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Ontario legislature votes to compel Laurentian to hand over documents tied to insolvency claim

Sudbury -

While the Ontario legislature is often a fractious place, MPPs from all parties were united Thursday when it came to getting to the bottom of why Laurentian University declared insolvency in February.

A vote on whether to issue a Speaker's Warrant to compel LU to hand over documents covered by solicitor-client privilege passed easily, with members of all parties expressing their outrage at the university's resistance.

Massive program cuts and layoffs were enacted after the university declared insolvency Feb. 1, under the Companies's Creditors Arrangement Act. Auditor General Bonnie Lysyk has said the documents are essential to value-for-money audit she is conducting. Laurentian counters the right to keep them private is a fundamental rule of law. 

MPPs, who gave Laurentian until Feb. 1, 2022, to comply, rejected arguments that the warrant amounted to interference in an ongoing case in the Superior Court of Justice.

Issuing such warrants is rare. The last time it happened was in 2012, when Ornge founder Chris Mazza was forced to appear in front of MPPs who were looking into financial irregularities at the air ambulance service.

In this case, the dispute centres on whether Laurentian University has to hand over privileged documents to Lysyk. The auditor general argues legislation requires the university to comply; Laurentian counters the law is not explicit, and forcing them to surrender the documents would violate the constitution.

LU and Lysyk ended up in court over the dispute, and a hearing was held Monday in front of Geoffrey Morawetz, the chief justice of the Superior Court Justice.

In a statement Thursday, Laurentian said the legislature is interfering in an ongoing court case, and it can't comply with the warrant because it is under court orders to keep them private until Morawetz releases his decision.

"This is a clear attempt to pre-empt and interfere with an existing court process," the statement said. "Further, the university is gravely concerned that compliance with a warrant would put it, and its officers, directors, and employees, in contempt of a court order."

Conservative MPP Michael Parsa rejected the idea that the warrant is out of line.

"Mr. Speaker, let me be very clear: the question we have before us today is about the right of the committee and the right of this Parliament to compel the delivery of documents," Parsa said.

"This is not about any cases before any other courts. This is not about the right of the auditor general to compel the delivery of documents. That is a separate matter before another court, and it would not be appropriate for members of this house to comment on that case."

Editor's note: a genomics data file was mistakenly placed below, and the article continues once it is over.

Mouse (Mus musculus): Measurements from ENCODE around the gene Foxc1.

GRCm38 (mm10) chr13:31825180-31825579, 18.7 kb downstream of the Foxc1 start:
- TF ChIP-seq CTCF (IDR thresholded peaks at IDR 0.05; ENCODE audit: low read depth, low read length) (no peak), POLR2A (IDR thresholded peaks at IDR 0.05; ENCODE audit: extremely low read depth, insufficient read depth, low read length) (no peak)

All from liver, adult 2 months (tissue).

Instead, Parsa said the issue was whether the legislature had the authority to compel Laurentian to surrender the documents.

"This house must assert its … ancient authority, older than this country itself, to command the production of these documents," he said.

"This right is integral to the very nature of this parliament and it is in the public interest that the committee get to the bottom of Laurentian University's insolvency."

He outlined attempts to get the school to comply, beginning in April and ending in November, when lawyers for LU said they didn't accept the idea the committee had the power to force them to give it the documents.

"I think all members will agree that this is simply not the case," Parsa said. "All of us members know that parliament is the sole authority of its own business. There's a long history as old as our system of parliament itself, which maintains the right of parliament to any document."

MPP France Gelinas, the NDP member for Nickel Belt, said she was appearing with a "heavy heart."

"I want to thank all of my fellow MPPs who worked together really hard," Gelinas said. "We explored every option possible to try to get our work done …Unfortunately, we were not successful. It didn't matter how hard we tried."

She was in the legislature when the warrant was issued in the Ornge case and said she never thought it would happen again. But Laurentian has forced their hand.

"If you disobey this warrant, you may be subject to punishment, including imprisonment," Gelinas said. "That we have to go to such a drastic measure does not make me happy, but we have to do this. We have no other option."

Liberal MPP Amanda Simard said it was important to find out the extent "of mismanagement" at the university.

"You don't go bankrupt overnight, right?" Simard said. "It is very important that we have a strong Laurentian and that (the university's reputation) is rebuilt."


This story has been corrected to include attribute the proper quotes from Liberal MPP Amanda Simard. Top Stories

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